Moncrief Army Community Hospital (MACH),
Your safety is our priority! Everyone has a role in making health
care safe. You, as the patient, can play a vital role in making your care safe
by becoming an active, involved and informed participant of your health care
are the center of the health care team.
You have the right to know about your care and be involved in your
care. We encourage you to review this simple advice on patient safety to help
us ensure a safer health care experience for you. Speak up if you have
questions or concerns and participate in all decisions about your care.
MACH WANTS YOU TO KNOW SOME STEPS YOU CAN
TAKE TO HELP PREVENT ERRORS IN YOUR CARE.
Educate Yourself on your Diagnosis, Medical Tests
you are Undergoing,
and your Treatment Plan
If you are having surgery, make sure that you, your doctor, and
your surgeon all agree clearly on exactly what will be done and ask to assist
with marking the area that is to be operated on, when able.
Make sure you know who is in charge of your care. This is
especially important when many people are involved in your treatment, or when you
have numerous health problems.
Speak up if you have questions or concerns, and if you do not
understand, ask again. We encourage you to
discuss your questions and concerns with your physician or any member of your
health care team.
If you can, ask a family member or friend to be there with you
and to be your advocate. It is important to have
someone who can help get things done and speak up for you if you can’t.
Attention to the Care you are Receiving
Know your health care professionals. All MACH
Employees – doctors, nurses, and other staff – wear a photo identification
badge while on duty. If you are not sure who someone is or what their role is,
Clean your hands – require that your caregivers do the same. Clean hands
prevent the spread of infection and help save lives. We encourage you to remind
your caregivers to clean their hands.
Make sure your caregiver confirms who you are, that is, asks
your full name, and date of birth before he or she administers a medication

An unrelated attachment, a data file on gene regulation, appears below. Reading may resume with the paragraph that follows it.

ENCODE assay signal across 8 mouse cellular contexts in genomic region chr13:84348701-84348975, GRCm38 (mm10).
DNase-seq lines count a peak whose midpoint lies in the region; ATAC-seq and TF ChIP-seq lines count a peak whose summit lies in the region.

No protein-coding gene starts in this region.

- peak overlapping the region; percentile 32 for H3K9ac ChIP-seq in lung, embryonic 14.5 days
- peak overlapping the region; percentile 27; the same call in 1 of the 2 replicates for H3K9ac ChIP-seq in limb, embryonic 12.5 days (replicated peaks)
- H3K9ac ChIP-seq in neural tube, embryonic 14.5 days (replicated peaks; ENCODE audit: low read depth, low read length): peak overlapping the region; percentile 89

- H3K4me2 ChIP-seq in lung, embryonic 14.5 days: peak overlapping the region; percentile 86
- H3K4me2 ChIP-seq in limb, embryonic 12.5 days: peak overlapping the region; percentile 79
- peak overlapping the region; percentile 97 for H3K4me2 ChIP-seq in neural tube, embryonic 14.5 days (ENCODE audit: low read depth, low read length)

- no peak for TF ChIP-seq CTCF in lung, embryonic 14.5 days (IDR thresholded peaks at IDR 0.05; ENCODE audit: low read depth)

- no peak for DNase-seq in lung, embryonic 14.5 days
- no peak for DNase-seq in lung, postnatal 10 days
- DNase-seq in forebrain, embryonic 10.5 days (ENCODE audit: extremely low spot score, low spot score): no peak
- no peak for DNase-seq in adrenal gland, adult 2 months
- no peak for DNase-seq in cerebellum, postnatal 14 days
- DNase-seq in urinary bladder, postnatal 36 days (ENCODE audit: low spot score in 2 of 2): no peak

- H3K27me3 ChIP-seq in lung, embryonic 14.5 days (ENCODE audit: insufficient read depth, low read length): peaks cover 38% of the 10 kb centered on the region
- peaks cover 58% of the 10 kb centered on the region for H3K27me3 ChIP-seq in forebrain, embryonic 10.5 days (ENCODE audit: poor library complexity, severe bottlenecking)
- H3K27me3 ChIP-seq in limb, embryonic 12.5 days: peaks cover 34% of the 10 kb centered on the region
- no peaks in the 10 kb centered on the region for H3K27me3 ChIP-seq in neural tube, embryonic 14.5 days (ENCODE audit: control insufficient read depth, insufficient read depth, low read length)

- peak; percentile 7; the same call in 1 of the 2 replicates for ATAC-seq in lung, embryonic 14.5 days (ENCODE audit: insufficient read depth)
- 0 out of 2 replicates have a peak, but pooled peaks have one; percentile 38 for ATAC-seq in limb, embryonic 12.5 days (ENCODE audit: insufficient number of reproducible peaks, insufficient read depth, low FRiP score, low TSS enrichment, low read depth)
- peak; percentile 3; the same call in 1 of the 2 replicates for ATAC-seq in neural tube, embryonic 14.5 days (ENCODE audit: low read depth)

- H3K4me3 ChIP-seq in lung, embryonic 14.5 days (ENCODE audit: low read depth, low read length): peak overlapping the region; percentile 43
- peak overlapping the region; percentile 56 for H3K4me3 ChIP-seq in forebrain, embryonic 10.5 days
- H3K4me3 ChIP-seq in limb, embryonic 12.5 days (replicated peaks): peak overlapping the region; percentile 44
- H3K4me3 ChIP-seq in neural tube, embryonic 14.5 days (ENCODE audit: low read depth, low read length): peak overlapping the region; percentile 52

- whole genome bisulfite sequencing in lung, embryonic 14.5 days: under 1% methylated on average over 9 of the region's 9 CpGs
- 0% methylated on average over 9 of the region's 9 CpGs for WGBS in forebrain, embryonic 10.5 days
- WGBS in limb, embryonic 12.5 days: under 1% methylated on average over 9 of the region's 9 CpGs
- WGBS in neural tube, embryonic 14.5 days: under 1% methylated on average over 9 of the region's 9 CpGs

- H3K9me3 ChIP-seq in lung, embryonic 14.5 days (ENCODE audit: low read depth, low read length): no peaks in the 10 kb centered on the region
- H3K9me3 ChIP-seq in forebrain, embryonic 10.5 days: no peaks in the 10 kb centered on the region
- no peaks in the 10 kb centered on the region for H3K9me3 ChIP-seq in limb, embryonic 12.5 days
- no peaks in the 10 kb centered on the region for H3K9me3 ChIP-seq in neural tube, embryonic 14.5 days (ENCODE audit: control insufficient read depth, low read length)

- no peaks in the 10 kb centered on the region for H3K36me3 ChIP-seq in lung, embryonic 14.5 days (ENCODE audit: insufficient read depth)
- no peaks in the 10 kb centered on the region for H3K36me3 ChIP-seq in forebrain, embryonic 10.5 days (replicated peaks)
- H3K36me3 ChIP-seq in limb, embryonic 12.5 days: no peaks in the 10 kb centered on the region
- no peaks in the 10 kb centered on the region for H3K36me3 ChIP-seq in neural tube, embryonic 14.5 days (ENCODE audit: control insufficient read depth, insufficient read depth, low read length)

Know Your Medications
Medication. If the medications you are given do not look
familiar, speak up and alert your doctor, nurse, or pharmacist.
Make sure that all of your doctors know all the medications you
are taking. This includes prescription and over-the counter
medicines, and dietary supplements such as vitamins and herbs.
Make sure your doctor, nurse, and pharmacist know about any
allergies and adverse reactions you have had to medications.
Ask for information about your medications in terms you can
understand–both when your medicines are prescribed and when you receive them.
Thanks for joining our Partnership!
Moncrief Army Community Hospital is proudly accredited by The
Joint Commission and works to consistently improve Patient Safety and Quality
of Care. Our physicians and staff are proud of the high quality care that we
deliver to our patients. To see how we are doing, go to http://www.qualitycheck.org/qualityreport.aspx?hcoid=6600. We
appreciate your partnering with us to make sure you have the positive
experience that patients have come to expect from MACH.
Something seem unsafe? See something we have missed or something we
can do better? Please let us know, we want to hear about it. We welcome your
concerns and questions and encourage you to express them to your physicians,
nurses, and other staff as they will know whom to contact to correct the
Tips On What To Do Before Your Health Care
1. Prepare a written list of all
medications you are currently taking, to include over the counter (OTC) and
herbal medications. Bring this list to the appointment.
2. A written list of questions you
want to ask during the visit.
3. Find information to help
understand your health conditions, symptoms, or treatment choices.
4. If you perform home blood
pressure or blood sugar checks, bring these results to your appointment.
5. Know your medical and surgical
history, to include any hospitalizations. It may be easier to remember if you
write this down and bring to your appointment.
6. Allow plenty of time to get your
appointment and avoid being late.
Know Your Family Medical History
Cancer, diabetes, heart disease and
many other disorders have genetic factors passed down through the generations.
Knowing your family health history can help your health care practitioner
provide better care for you. It can help identify whether you have higher risk
for some diseases. It can help your health care practitioner recommend actions
for reducing your personal risk of disease. And it can help in looking for
early warning signs of disease.
Go to https://familyhistory.hhs.gov/ to learn